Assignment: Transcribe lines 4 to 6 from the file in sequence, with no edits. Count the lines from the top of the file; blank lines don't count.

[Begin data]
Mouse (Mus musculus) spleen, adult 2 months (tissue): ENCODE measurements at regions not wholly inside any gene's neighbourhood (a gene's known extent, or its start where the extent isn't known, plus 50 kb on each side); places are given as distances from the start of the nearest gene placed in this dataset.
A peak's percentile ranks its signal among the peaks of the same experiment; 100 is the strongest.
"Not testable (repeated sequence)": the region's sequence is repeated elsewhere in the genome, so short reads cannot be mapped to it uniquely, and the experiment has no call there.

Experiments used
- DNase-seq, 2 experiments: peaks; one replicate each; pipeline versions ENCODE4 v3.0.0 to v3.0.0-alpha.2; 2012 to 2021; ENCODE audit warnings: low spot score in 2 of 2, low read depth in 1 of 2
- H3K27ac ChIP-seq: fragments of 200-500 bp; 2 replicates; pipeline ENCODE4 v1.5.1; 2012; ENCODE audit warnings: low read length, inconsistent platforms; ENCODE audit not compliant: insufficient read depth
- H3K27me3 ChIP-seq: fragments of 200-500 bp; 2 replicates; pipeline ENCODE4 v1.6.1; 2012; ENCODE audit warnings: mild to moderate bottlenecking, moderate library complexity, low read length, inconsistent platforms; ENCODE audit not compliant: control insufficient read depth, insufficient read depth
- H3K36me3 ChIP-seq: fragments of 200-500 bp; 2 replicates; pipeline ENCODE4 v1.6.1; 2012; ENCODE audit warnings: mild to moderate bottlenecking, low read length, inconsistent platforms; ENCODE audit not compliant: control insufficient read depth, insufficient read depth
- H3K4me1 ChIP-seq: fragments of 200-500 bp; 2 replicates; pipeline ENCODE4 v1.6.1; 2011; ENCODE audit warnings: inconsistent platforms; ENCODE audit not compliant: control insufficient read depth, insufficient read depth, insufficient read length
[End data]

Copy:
Experiments used
- DNase-seq, 2 experiments: peaks; one replicate each; pipeline versions ENCODE4 v3.0.0 to v3.0.0-alpha.2; 2012 to 2021; ENCODE audit warnings: low spot score in 2 of 2, low read depth in 1 of 2
- H3K27ac ChIP-seq: fragments of 200-500 bp; 2 replicates; pipeline ENCODE4 v1.5.1; 2012; ENCODE audit warnings: low read length, inconsistent platforms; ENCODE audit not compliant: insufficient read depth